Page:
Families in poverty who are forced to switch off their gas and electricity supply because they are unable afford spiralling energy bills will be offered free charity fuel vouchers under a pilot scheme. The so-called “fuel banks” initiative will provide a £49 credit for struggling families who use prepayment meters in a move designed to address the austerity-era dilemma of “heat or eat”. It is being run by energy firm nPower and poverty charities including the food bank network Trussell Trust.
The vouchers, which will provide enough credit to restore power, and keep lights and heating on for up to two weeks, will be available to people in crisis referred to food banks by welfare advice agencies, GPs and social workers.
Labour MP Frank Field, who has campaigned against fuel and food poverty through his all-party Feeding Britain initiative, described the scheme as an “important breakthrough” that would help families who face an agonising choice between putting money in the gas meter or food on the table.
But critics said it was a public relations move that could not substitute for low wages and cuts to the welfare state hardship funds, or distract from the “profiteering” fuel prices charged by the Big Six energy firms – including npower.
Inability to afford even switch on the cooker or heat bathwater has been a striking feature of poverty in the UK in recent years, as low-income households struggle to cope with shrinking wages, rising living costs and welfare cuts such as the bedroom tax.
Last year it emerged that Trussell’s food banks were issuing special “kettle box” food parcels designed for clients who could not afford to cook, or in extreme cases, “cold box” parcels for those who could not even afford to heat water.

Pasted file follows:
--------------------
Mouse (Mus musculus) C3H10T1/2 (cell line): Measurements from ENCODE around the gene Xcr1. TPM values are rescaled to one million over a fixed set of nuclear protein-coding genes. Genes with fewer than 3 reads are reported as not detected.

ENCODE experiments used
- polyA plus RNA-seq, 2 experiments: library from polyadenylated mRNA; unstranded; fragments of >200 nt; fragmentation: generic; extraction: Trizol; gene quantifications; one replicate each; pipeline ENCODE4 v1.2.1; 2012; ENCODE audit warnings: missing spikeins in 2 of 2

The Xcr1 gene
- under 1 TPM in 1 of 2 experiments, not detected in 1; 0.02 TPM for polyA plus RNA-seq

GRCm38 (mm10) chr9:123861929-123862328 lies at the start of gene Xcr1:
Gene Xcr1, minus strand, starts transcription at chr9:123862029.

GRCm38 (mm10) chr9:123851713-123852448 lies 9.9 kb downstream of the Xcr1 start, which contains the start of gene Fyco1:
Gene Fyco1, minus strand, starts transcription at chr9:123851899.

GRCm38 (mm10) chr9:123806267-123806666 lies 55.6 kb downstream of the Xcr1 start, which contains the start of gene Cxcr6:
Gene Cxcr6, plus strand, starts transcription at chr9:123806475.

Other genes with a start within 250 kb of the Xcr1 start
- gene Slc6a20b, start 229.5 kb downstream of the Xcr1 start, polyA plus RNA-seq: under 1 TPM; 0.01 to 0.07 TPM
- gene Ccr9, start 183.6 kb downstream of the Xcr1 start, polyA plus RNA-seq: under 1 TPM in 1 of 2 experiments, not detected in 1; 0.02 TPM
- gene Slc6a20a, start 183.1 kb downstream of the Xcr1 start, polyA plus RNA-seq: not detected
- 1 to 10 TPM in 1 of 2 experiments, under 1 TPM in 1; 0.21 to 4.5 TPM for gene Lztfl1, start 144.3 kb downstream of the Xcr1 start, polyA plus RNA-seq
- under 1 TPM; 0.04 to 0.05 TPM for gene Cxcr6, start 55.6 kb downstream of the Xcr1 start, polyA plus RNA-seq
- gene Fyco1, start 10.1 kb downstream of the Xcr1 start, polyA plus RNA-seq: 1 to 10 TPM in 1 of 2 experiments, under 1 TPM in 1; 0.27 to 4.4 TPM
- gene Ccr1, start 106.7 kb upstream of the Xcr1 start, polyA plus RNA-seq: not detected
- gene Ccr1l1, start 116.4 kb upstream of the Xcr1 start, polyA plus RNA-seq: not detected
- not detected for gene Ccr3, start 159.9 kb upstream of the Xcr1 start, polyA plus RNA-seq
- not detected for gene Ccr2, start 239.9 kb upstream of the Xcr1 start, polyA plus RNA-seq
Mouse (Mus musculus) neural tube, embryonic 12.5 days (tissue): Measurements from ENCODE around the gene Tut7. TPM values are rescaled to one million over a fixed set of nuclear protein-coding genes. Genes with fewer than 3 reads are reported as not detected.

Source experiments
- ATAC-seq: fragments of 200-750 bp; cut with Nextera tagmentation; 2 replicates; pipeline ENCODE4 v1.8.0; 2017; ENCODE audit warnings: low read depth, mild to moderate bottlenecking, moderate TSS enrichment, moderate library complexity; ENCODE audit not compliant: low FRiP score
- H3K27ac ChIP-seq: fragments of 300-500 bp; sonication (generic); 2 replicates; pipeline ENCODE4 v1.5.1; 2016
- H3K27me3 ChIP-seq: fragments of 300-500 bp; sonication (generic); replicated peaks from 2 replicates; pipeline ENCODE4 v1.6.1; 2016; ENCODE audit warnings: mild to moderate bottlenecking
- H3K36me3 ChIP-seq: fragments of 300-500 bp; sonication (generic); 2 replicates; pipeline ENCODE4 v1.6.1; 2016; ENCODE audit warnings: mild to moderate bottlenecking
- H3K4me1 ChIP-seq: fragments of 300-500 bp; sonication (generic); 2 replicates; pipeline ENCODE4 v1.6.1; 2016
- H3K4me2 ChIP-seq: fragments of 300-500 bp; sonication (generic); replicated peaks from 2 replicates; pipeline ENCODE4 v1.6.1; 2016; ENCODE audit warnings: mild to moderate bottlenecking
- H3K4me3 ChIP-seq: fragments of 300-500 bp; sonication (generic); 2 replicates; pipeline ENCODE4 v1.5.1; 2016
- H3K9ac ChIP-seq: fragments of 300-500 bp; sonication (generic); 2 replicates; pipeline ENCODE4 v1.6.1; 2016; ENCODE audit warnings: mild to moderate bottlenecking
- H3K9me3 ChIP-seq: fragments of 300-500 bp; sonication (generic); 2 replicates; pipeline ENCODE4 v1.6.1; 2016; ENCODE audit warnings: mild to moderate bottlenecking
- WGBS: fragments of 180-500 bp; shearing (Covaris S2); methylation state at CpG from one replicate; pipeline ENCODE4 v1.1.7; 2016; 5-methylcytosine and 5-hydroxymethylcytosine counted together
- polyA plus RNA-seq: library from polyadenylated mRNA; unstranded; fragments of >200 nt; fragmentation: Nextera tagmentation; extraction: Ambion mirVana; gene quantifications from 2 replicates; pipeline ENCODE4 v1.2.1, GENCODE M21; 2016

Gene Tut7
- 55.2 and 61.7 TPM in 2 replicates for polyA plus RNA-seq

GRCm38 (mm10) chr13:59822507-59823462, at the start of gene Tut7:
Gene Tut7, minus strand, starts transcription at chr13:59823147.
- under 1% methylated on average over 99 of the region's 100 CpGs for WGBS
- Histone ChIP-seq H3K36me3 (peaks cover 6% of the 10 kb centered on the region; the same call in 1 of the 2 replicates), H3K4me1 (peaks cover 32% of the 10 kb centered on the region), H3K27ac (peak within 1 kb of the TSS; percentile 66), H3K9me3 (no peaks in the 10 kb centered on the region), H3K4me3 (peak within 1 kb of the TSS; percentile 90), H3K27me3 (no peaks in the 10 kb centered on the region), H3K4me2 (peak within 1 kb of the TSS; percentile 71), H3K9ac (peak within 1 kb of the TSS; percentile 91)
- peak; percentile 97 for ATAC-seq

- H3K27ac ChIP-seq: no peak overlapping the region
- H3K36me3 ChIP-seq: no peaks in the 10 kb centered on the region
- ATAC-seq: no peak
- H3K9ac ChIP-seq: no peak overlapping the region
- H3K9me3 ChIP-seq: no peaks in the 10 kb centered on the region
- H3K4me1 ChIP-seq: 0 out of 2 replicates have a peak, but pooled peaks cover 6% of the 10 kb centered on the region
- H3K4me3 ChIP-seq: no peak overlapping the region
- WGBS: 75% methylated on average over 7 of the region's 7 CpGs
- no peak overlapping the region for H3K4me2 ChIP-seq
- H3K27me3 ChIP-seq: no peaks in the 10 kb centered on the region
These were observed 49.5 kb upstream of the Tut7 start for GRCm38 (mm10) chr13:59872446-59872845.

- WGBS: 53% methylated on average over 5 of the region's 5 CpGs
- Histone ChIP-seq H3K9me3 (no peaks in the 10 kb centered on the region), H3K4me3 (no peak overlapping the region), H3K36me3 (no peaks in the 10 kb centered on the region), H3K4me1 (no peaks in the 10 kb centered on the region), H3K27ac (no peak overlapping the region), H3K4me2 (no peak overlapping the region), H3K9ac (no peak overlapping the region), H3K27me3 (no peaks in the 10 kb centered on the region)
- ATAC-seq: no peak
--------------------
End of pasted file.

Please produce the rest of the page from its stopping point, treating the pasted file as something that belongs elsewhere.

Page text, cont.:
The fuel bank scheme is explicilty aimed at households who “self-disconnect” from prepayment meters to save money. Research by the Citizens Advice Bureau suggests more than 1.6 million people go without electricity or gas every year in the UK.
The scheme, which will be available to all referred people, not just npower customers, will be piloted in 21 locations across County Durham, Kingston-upon-Thames and Gloucester. If deemed successful, npower will roll out the initiative nationwide, with the aim of support up to 13,000 households in the first year.
The vouchers will be distributed using Trussell’s food bank protocols, to individuals and families referred to them after being identified by professionals as being “in crisis”. Clients would be allowed three fuel vouchers in a year.
David McAuley, chief executive of the trust, said:
“In many cases people coming to food banks can be facing financial hardship that leaves them both hungry and in fuel poverty. By providing npower fuel bank vouchers at food banks, we can make sure that people who are most vulnerable are not only given three days’ food, but can turn on the energy supply to cook it and heat their homes too.”
Matthew Cole, npower’s head of policy and obligations, said the energy company had always worked hard to help its most vulnerable customers:
“It [the fuel bank scheme] will provide immediate and hassle free support to households where often the choice is between food or warmth.”
Matthew Cole of the Fuel Poverty Action campaign said:
“These fuel banks will do nothing to hide the harmful actions of the Big Six, including home break-ins to install unwanted prepayment meters, visits by bailiffs, and energy supply disconnections to vulnerable households.
“Our current, for-profit energy system is broken – only an affordable, public, and renewable energy system will make a meaningful difference to those affected by fuel poverty and energy debt. With the huge majority of public opinion in favour of public energy, it’s no wonder the Big Six are trying to improve their image.”
The Trussell trust, which this week announced that its 445 food banks distributed enough emergency food to feed almost 1.1 million people for three days last year, said that it was looking to create more business partnerships. It already has a food collection partnership with Tesco.
Source – The Guardian, 23 Apr 2015